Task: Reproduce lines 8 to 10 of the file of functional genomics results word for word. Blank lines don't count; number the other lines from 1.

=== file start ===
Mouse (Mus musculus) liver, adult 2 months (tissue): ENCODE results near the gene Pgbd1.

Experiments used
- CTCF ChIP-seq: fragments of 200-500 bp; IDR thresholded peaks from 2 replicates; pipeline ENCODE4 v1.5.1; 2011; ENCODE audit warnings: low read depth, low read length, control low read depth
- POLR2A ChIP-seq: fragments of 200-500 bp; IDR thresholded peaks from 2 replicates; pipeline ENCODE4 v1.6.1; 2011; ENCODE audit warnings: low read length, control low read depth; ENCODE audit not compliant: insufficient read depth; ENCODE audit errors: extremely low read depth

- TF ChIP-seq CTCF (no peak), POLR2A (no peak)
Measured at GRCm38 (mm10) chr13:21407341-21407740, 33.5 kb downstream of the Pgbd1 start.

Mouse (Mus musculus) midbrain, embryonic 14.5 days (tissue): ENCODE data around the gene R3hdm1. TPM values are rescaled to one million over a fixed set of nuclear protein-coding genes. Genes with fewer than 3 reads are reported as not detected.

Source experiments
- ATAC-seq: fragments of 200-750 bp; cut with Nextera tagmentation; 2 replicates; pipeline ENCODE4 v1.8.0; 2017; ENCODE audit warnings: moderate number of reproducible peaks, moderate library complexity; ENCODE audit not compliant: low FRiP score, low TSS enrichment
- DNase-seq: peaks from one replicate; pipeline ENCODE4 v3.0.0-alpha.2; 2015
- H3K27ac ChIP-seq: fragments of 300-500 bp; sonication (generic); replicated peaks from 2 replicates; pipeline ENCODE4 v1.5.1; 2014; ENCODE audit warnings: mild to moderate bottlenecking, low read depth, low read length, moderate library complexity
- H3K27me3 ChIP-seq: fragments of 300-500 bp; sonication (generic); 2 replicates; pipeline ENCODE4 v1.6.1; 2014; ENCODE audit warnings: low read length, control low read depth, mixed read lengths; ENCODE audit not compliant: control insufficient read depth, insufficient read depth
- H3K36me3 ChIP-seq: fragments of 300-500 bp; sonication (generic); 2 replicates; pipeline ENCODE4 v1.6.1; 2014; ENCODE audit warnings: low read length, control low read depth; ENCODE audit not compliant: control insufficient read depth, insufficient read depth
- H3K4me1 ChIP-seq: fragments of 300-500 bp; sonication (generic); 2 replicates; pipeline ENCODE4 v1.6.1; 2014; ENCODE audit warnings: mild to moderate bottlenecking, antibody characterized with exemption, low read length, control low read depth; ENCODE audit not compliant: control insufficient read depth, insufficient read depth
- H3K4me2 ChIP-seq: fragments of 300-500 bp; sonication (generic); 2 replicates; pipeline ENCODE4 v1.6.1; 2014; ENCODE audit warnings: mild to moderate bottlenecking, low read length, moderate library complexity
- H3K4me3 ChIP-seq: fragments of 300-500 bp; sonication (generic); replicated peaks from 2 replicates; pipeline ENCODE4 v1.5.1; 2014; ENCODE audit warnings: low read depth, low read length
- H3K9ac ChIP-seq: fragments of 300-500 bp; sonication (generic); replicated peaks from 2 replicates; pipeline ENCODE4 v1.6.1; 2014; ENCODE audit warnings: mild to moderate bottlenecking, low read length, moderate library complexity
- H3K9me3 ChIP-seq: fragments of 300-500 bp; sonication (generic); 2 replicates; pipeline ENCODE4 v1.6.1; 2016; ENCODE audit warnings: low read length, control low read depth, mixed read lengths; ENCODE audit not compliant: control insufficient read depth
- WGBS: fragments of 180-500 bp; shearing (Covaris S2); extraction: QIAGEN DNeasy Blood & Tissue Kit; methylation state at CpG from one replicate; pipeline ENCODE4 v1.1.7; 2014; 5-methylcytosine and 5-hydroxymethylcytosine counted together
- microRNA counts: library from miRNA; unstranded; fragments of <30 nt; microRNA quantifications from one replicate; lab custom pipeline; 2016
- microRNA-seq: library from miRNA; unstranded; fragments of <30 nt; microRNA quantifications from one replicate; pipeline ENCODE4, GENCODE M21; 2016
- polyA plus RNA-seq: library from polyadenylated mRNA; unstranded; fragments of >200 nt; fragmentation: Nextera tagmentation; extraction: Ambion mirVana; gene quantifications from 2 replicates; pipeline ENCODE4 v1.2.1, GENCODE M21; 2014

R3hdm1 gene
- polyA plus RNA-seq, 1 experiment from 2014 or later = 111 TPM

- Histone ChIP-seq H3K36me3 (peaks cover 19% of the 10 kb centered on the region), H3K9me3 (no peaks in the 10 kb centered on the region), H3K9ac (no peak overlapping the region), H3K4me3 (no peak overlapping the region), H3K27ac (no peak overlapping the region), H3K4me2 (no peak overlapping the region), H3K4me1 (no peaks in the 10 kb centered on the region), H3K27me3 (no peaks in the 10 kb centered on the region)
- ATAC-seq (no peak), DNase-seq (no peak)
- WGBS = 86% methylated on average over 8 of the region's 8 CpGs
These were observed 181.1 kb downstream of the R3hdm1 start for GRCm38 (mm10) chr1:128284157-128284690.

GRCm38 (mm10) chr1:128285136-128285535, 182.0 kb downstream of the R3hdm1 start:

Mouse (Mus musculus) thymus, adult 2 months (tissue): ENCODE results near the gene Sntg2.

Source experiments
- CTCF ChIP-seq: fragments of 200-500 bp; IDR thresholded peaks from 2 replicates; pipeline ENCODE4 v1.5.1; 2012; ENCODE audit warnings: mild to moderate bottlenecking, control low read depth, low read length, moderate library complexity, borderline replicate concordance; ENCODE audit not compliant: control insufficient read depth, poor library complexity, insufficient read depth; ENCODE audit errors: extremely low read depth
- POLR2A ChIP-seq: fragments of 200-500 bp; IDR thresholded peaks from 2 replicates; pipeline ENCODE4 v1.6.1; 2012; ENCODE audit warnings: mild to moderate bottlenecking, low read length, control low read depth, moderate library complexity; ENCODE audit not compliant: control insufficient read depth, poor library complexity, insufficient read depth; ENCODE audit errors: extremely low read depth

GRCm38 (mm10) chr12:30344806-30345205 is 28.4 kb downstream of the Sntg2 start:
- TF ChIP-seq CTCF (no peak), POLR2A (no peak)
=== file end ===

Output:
Source experiments
- ATAC-seq: fragments of 200-750 bp; cut with Nextera tagmentation; 2 replicates; pipeline ENCODE4 v1.8.0; 2017; ENCODE audit warnings: moderate number of reproducible peaks, moderate library complexity; ENCODE audit not compliant: low FRiP score, low TSS enrichment
- DNase-seq: peaks from one replicate; pipeline ENCODE4 v3.0.0-alpha.2; 2015